By Mike on Sunday, June 22, 2008, 14:45 - Permalink
I took the family to Keyhaven with the intention of fishing for spider crabs off the rocks of Hurst Spit, but this plan was foiled by high winds - whipping up the solent into big swells and breakers - crabbing was definitely not on the cards.
Determined not to return home empty-handed, we went for a walk around Keyhaven harbour and out beside the salt marsh toward Lymington. There, we found Marsh Samphire in great abundance.
What is Marsh Samphire?
Salicornia spp - A genus of several very similar-looking species of succulent, jointed, upright plants - consisting of jointed, branched, leafless stems up to 8 inches or so in height - each plant resembling a Saguaro cactus, in miniature.
Found on salt marshes and mud flats, this plant is found mostly below the high water mark - so it is inundated at high tide.
What Does 'Samphire' Mean?
Marsh Samphire takes its name from the superficially similar, but unrelated Rock Samphire - which grows on cliffs and banks near the shore - because this other plant is often found growing straight out of the rock, it was known as St Peter's Herb - Herb Saint-Pierre, and over time, this was corrupted to Herb Samphire.
Picking Marsh Samphire.
Many people just pull up the whole plant - root and all - I prefer not to do this, for a couple of reasons; mainly because it makes a mess - putting the muddy root into your basket or bag just means more washing, trimming and sorting back at home, but also, leaving the root and the base of the plant in situ may allow it to recover and regrow - some species are perennial - but even the annual ones, if not cut right down, can probably regrow in the same season if a few of the bottom stem sections are left behind.
So for this reason, I prefer to cut it with a sharp knife - in places where it is found growing densely, a whole handful can be grasped and cut free - so it's not even particularly fiddly doing it this way.
Because of its favoured habitats - salt marshes - care should be taken when collecting Marsh Samphire - there is the potential hazard of finding yourself stuck in the mud, watching the tide return. Also, one should be careful not to disturb wildlife such as ground-nesting birds.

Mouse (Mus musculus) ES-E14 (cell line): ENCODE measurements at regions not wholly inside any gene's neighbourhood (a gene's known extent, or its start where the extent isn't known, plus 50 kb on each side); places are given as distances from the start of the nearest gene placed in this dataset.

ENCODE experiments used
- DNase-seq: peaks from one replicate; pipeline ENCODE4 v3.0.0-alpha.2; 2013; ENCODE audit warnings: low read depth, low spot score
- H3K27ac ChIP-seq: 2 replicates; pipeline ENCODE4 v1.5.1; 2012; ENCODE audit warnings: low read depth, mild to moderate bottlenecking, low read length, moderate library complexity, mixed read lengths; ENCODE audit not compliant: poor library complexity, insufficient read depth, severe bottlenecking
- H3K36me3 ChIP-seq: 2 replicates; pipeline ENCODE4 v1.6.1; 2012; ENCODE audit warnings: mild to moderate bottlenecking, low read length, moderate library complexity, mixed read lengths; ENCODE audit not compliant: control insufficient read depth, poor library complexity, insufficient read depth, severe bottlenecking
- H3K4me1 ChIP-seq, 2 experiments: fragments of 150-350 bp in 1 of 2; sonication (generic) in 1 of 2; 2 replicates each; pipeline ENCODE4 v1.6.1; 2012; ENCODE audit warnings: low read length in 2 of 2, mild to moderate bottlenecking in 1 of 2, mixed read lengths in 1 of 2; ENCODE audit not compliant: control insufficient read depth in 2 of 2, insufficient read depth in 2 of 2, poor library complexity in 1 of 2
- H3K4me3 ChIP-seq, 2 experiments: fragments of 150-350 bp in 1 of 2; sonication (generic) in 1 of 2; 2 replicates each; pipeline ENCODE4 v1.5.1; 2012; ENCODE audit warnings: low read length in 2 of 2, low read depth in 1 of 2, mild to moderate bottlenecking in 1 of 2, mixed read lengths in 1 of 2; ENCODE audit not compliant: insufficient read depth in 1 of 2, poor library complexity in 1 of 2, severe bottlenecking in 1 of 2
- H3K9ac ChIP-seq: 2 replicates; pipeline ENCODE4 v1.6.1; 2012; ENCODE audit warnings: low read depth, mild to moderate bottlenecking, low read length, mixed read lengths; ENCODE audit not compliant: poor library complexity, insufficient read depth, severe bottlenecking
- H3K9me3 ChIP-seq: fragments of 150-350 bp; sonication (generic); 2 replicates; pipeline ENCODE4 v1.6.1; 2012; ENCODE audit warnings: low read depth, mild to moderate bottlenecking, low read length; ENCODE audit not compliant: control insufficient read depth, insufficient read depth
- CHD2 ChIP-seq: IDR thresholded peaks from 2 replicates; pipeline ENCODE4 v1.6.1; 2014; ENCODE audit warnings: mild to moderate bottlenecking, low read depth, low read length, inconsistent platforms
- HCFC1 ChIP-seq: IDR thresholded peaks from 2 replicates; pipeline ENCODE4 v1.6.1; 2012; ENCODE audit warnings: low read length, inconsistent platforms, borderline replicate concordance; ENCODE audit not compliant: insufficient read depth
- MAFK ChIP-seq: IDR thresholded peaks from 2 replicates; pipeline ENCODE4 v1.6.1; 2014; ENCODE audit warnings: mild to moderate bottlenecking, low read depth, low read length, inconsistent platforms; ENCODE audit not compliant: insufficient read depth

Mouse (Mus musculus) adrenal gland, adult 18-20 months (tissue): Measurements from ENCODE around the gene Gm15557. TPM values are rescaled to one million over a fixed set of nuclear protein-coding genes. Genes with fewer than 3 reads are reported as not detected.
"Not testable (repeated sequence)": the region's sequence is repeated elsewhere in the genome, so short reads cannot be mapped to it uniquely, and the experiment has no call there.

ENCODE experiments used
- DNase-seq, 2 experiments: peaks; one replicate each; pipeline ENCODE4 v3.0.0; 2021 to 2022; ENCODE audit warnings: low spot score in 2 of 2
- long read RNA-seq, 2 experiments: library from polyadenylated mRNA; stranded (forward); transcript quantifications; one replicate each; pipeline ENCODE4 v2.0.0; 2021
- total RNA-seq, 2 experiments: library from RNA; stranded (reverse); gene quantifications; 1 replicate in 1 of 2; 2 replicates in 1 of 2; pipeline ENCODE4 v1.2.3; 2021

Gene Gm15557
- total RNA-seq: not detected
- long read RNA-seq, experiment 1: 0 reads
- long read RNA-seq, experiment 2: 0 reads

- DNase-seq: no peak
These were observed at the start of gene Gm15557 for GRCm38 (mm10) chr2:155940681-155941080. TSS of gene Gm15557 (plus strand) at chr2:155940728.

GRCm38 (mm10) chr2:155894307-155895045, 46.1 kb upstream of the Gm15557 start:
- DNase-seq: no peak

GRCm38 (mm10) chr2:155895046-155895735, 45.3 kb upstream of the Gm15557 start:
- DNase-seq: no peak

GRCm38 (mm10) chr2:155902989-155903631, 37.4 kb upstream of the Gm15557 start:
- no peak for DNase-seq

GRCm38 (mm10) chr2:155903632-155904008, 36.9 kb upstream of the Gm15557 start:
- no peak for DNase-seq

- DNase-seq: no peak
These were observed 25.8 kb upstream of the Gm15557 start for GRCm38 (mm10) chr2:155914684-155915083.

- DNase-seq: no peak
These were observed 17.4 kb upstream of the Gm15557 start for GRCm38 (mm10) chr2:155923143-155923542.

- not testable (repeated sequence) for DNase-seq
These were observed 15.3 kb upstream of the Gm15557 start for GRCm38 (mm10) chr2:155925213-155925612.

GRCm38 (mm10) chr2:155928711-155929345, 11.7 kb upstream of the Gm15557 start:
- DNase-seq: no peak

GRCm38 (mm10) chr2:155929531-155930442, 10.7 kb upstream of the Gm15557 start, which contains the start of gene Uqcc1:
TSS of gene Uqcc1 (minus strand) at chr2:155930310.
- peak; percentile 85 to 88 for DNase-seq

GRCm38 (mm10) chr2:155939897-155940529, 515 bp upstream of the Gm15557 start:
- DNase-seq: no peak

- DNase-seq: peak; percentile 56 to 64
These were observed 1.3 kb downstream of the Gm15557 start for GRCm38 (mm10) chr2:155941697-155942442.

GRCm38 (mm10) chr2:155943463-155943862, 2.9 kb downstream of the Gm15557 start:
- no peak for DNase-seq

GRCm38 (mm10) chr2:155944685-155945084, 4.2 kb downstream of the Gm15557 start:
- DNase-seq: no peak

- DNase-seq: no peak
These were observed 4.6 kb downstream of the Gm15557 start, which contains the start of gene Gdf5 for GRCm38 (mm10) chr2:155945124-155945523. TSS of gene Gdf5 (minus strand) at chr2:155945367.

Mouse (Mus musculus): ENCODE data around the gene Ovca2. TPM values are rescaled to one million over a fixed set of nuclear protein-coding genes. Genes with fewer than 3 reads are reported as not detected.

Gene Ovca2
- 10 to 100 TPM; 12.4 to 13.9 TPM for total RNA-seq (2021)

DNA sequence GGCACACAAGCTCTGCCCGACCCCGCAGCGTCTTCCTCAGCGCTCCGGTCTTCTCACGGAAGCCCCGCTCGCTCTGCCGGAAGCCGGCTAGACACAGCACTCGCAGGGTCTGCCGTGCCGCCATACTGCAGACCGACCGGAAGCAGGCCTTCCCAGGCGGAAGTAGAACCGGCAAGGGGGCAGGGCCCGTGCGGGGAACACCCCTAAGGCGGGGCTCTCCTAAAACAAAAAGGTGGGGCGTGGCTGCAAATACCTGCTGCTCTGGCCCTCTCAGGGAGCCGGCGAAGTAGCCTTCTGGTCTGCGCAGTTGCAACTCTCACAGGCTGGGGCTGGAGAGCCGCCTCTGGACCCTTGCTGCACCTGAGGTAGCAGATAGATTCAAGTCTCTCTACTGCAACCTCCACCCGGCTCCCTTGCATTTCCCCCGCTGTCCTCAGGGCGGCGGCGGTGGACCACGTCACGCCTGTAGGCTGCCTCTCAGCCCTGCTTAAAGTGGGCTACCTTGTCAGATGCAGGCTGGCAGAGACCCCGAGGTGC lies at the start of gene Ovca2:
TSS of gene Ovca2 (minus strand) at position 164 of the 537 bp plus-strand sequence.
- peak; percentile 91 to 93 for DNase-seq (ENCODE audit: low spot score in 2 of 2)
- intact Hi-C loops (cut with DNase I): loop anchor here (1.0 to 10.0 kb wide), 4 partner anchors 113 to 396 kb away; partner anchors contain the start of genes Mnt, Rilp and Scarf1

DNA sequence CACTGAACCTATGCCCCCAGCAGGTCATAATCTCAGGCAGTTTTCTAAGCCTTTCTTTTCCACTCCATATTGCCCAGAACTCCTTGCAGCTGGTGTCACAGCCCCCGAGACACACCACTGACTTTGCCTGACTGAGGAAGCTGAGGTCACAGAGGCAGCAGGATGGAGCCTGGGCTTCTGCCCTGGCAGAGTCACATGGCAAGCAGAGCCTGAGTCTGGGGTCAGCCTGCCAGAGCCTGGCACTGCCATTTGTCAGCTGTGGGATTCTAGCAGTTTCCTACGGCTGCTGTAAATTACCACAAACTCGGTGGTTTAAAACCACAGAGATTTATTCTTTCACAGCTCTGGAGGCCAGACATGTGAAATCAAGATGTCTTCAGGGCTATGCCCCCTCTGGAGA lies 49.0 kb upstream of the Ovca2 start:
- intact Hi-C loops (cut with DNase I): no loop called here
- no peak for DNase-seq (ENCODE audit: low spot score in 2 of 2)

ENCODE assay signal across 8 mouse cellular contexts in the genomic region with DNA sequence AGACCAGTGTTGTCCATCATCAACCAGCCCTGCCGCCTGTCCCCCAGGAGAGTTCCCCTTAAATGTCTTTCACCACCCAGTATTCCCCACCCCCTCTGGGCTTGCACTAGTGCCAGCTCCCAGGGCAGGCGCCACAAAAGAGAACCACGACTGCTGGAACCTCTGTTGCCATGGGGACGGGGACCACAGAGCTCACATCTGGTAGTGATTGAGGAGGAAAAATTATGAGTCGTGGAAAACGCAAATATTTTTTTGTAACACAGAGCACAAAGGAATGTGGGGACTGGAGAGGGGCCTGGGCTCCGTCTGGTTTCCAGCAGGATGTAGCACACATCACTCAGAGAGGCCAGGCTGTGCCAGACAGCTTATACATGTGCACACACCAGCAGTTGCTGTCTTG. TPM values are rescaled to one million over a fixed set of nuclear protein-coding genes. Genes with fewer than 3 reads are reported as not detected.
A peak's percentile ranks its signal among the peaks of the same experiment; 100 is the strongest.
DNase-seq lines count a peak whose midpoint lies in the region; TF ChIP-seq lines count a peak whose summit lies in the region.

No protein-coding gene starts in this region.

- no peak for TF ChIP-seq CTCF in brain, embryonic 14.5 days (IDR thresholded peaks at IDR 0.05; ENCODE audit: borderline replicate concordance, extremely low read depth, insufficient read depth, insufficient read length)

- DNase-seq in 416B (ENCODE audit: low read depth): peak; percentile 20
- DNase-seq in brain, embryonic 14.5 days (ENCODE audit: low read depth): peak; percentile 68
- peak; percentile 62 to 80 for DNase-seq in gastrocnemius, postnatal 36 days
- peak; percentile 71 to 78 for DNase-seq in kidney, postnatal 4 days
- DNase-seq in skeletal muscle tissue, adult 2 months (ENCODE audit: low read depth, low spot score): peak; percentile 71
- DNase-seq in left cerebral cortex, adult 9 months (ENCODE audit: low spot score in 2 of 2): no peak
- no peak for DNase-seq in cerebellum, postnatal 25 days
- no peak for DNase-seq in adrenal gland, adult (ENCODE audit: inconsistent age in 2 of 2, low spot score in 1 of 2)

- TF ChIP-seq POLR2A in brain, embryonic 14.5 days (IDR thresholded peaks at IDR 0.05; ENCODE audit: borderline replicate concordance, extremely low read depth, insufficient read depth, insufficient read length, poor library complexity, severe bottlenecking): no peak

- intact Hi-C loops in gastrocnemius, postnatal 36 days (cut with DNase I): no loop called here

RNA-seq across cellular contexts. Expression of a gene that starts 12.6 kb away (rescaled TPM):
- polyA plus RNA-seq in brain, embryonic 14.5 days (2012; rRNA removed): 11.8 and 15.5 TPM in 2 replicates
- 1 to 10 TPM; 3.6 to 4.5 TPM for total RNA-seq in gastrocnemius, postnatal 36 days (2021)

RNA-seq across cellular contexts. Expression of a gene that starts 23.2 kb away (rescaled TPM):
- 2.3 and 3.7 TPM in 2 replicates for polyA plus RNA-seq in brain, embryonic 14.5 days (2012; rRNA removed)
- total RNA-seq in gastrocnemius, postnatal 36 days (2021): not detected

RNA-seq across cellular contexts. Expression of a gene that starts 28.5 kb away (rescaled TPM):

Marsh Samphire Pickle
This has to be one of the easiest pickles ever - the samphire stems are washed and trimmed to remove any damaged or woody pieces, then simmered in salted water for just a couple of minutes, then packed into clean jars.
A spiced pickling mixture is poured over - consisting in this case of three parts spirit vinegar to one part water, boiled together with some pickling spices - a couple of juniper berries, some cloves, coriander seeds, peppercorns and allspice berries
Christmas 2008 - The Taste Test
I've been looking forward to this for months.
I tried some of the pickled samphire with some Tomme de Chèvre and Cornish Wafers. It's excellent.
As predicted, it's crisp and tangy - the overall effect is reminiscent of pickled gherkins (baby cucumbers), but there are subtle differences to the flavours - the samphire has a unique sweet, earthy, leafiness to the taste - quite difficult to pin down and describe, and well worth the wait. I'll make more than one jar next year...
In The Kitchen
The common name Poor Man's Asparagus perhaps does marsh samphire a disservice - sure, it's free to gather, and yes, it's comparable to asparagus in some ways, but it's not a poor substitute for anything - it's a first-rate wild vegetable that's well worth eating.
The plant can be used to make an interesting pickle, but the most common way to serve it is simply boiled or steamed as a vegetable.
After washing, trimming off a few brown bits and picking out a few pieces of other accidentally - gathered plants, I plunged my samphire into a pan of boiling water. It doesn't take very long to cook - only a couple of minutes and it's done - it will turn a deep, brilliant green and it should be drained and served at this stage - before it starts to lose its fresh colour and crisp texture.
Serving And Eating
Served with just a little butter, it's an excellent vegetable - the smaller specimens can just be eaten whole like green beans. The larger ones will be found to have a tough fibrous skeleton - and these are eaten by grasping the base of the plant and stripping off the crisp flesh by pulling it through your teeth.
The flavour is mild, but pleasant - distinctly salty, with a fresh, tasty marine tang. It tastes really superb dressed in a little sprinkle of vinegar and a grind of black pepper.
This is a first-class wild vegetable. Well worthwhile.